That's my guess.

Anonymous said...

I never got into or understood the lover for Peanuts, maybe the reasons you list just turned me off. I never really gave it that much thought one way or the other.


AndrewPrice said...

Threadjack: If you're looking for a cookie cookbook, my mother just put one on Amazon...


AndrewPrice said...

Scott, I watched it as a kid and I recall liking Snoopy a lot and lots of the Snoopy stuff we had, but the specials were always a little flat to me. Thinking about it now, I see why.

Anonymous said...

Andrew, thinking about it part of it was back then cartoons were meant to be funny and or voilent and Peanuts to me didn't fit either of those. Now days cartoons are just another form of story telling which can fit any genre of stories.

Plus add in the facts that I only saw the show every now and then so it wasn't a regular thing for me like with other cartoons.


AndrewPrice said...

Scott, When I grew up, it was on every year on one of the big networks. So everyone watched it. I wonder if there is a generation difference actually since all the whippersnappers in this here country probably didn't see it as an event like we did.

KRS said...

I think the books should be near center stage in this discussion because much of the way we perceived the shows came from the extensive knowledge we had of each character going in. There were hardships - such as Lucy and the football - but also victories. The comic strip was clever and more upbeat.

Keeping the adults out of it all is a critical feature of the strip and the reason they all sound like plastic trombones when they speak in the shows. I think Shultz would not have handled adults with the same flair as we see in Calvin and Hobbes, but Peanuts was innovative for its time.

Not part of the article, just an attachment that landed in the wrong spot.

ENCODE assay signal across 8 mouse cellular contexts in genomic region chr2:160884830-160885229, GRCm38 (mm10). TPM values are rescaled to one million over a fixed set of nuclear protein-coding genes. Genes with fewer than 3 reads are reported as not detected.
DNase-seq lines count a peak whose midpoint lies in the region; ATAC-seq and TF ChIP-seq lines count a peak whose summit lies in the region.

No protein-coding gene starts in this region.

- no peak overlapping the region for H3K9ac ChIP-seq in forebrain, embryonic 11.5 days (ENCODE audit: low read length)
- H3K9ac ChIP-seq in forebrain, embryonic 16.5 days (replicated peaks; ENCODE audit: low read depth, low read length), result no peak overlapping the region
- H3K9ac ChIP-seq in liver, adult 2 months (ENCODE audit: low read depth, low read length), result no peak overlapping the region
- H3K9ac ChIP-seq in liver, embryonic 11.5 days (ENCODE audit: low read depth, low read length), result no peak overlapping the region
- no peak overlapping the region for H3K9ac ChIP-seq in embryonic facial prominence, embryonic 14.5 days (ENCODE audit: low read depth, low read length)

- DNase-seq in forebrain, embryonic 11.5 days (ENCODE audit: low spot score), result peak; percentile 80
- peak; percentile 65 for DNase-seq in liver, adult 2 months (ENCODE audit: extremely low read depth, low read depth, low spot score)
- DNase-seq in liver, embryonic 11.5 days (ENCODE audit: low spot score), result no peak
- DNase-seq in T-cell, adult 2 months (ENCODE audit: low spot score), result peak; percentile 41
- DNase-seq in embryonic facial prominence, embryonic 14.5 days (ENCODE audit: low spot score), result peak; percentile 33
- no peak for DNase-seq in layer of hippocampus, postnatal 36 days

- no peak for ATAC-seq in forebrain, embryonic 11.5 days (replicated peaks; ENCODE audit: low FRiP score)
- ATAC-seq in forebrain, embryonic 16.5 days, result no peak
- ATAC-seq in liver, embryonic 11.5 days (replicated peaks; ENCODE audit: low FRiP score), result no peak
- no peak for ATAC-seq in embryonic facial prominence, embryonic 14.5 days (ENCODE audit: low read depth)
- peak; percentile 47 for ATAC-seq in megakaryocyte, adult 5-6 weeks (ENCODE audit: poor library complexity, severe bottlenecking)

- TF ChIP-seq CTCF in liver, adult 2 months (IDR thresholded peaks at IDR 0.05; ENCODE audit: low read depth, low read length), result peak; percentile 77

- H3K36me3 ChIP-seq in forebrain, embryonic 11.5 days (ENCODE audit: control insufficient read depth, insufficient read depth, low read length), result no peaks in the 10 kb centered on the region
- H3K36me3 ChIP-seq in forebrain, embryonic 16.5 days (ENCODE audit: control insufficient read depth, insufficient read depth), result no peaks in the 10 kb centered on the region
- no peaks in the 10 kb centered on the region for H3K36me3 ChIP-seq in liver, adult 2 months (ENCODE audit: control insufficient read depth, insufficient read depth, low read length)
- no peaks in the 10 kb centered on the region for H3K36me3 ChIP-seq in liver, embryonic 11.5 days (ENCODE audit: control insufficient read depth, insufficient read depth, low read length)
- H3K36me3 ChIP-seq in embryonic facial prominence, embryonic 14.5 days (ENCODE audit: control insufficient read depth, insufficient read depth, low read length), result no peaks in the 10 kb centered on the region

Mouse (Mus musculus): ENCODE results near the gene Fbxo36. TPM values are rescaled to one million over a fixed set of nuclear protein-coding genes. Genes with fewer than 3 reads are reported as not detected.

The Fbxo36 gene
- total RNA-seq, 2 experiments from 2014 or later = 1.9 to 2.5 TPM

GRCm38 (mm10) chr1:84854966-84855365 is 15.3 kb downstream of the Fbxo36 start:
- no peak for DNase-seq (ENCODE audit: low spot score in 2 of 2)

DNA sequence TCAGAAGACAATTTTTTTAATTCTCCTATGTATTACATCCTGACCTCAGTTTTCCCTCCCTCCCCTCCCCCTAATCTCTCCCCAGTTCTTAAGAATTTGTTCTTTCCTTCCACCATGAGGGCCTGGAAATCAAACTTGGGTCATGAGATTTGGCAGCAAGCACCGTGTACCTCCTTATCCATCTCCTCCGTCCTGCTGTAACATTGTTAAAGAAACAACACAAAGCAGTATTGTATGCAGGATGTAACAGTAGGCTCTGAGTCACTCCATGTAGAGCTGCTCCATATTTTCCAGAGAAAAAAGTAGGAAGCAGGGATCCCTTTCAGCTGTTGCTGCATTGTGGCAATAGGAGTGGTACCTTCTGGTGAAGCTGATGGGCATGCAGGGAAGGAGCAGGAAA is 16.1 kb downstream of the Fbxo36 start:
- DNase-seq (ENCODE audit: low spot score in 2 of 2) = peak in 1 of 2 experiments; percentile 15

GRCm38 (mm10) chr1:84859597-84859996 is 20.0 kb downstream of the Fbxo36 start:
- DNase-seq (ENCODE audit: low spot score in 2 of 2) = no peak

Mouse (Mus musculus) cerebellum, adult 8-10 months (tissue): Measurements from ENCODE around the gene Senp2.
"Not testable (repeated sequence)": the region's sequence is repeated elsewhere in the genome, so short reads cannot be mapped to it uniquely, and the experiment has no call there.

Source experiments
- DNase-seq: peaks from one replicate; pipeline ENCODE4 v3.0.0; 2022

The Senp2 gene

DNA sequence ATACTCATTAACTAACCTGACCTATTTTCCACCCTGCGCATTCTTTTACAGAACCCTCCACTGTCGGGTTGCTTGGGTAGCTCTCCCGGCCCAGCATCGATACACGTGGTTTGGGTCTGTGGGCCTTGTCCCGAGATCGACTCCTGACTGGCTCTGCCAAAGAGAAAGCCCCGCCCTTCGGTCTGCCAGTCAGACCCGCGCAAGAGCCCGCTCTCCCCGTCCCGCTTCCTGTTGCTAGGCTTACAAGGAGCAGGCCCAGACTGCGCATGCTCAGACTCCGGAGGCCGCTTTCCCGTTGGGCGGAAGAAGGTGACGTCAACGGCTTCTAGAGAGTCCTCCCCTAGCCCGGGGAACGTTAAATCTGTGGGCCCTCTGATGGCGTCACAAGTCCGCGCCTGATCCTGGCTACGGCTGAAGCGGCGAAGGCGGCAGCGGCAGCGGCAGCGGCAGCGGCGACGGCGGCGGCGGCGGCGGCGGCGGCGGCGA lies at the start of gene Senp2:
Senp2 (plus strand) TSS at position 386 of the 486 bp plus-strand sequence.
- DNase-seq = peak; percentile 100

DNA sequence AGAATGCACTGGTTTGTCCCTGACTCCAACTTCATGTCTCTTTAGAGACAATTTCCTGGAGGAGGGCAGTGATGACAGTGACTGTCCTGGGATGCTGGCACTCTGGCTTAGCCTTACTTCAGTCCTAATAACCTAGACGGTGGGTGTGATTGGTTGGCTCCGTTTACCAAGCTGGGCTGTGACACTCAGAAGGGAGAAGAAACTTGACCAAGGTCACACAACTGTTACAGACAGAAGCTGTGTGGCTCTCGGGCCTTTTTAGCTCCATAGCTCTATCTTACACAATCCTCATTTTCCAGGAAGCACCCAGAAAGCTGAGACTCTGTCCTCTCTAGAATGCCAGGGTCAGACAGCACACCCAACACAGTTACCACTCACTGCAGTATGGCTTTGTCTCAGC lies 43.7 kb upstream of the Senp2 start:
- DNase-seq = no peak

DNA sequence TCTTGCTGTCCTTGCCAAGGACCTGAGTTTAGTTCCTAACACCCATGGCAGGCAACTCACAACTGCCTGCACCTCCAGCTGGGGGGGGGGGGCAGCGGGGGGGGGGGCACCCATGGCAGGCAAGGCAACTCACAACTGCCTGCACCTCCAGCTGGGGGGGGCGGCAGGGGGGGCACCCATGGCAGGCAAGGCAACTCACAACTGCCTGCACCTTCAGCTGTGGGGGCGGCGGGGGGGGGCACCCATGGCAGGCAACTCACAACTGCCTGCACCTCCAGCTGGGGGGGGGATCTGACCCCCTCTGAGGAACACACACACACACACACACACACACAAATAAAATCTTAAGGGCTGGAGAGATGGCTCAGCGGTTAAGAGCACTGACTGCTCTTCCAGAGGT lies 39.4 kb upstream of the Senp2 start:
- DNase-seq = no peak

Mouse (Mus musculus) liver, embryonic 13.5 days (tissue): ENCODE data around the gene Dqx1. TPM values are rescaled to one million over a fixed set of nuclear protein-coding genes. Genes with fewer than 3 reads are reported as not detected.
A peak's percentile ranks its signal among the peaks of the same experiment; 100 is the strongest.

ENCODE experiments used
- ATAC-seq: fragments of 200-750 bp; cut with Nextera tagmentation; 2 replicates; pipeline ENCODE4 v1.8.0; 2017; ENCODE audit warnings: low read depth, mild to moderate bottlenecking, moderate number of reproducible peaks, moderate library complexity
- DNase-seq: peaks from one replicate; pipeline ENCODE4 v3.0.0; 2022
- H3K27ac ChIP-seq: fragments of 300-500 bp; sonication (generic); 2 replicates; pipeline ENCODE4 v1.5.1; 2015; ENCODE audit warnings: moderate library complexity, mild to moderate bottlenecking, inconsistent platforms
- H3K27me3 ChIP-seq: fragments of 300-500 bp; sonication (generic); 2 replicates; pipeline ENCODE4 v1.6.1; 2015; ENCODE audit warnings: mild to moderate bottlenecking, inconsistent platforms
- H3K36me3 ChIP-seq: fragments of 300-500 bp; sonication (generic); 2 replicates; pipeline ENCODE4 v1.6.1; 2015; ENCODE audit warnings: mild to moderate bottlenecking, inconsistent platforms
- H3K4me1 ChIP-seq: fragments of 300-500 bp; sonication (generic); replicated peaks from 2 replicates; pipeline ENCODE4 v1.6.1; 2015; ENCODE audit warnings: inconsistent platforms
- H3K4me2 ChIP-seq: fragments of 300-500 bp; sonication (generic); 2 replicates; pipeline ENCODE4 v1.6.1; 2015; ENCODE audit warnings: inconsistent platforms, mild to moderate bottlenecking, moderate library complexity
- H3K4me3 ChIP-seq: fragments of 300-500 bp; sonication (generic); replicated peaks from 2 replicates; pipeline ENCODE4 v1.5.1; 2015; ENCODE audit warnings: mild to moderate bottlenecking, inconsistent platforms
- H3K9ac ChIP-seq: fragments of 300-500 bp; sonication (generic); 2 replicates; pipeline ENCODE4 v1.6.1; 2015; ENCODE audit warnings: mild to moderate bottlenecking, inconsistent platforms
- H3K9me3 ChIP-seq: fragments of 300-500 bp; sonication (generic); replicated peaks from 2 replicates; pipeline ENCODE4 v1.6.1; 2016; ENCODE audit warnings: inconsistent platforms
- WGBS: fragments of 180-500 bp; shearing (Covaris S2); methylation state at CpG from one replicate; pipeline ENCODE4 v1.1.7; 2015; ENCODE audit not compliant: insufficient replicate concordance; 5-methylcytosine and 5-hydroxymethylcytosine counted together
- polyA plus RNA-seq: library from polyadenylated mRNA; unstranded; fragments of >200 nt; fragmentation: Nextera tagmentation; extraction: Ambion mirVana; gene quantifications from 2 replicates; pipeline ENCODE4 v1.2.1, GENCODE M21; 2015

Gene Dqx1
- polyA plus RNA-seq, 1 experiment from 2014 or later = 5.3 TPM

I'm not saying the strip didn't have cruel moments but the better side of the characters was well developed, and it was no more cruel than BC, Pvt Bailey, Andy Capp, etc. As a kid, I acquired and still have books from all these strips.

Btw, Charlie Brown was the pitcher and manager of the baseball team. How did he accomplish that?

AndrewPrice said...

KRS, I agree. The comic strip had a very different tone than the specials and I don't get nearly the same cynical feeling from them (if any).

I wonder if part of this is a matter of tone and part of it is the limited exposure in any one strip. Basically, when you see a strip, you get a very isolated look into their world and you can assign it whatever tone you want. Since it's apparently meant to be funny, presumably, we would fill in with something funny. But then the television specials filled all of that in for us, and they really took (in my opinion) a very depressed tone. I would bet that's part of it.

That said, however, I have read the strip for years and I really don't get the same cynical feel from it that I do from the specials. I don't find it to be all that funny, but it doesn't strike me as particularly cruel or angry or depressed. By comparison, the television specials feel really dark to me.

Maybe it was a function of the time period when it was made? I doubt that if they made Peanuts as a television show today that they would use jazz and minimalism... but for the late 1960s, early 1970s, it really did fit the age.

AndrewPrice said...

P.S. I have no idea how they let Charlie be pitcher and manager (or either frankly), or why they would let him continue with his record. I always figured that none of the others could throw the ball so he was it by default.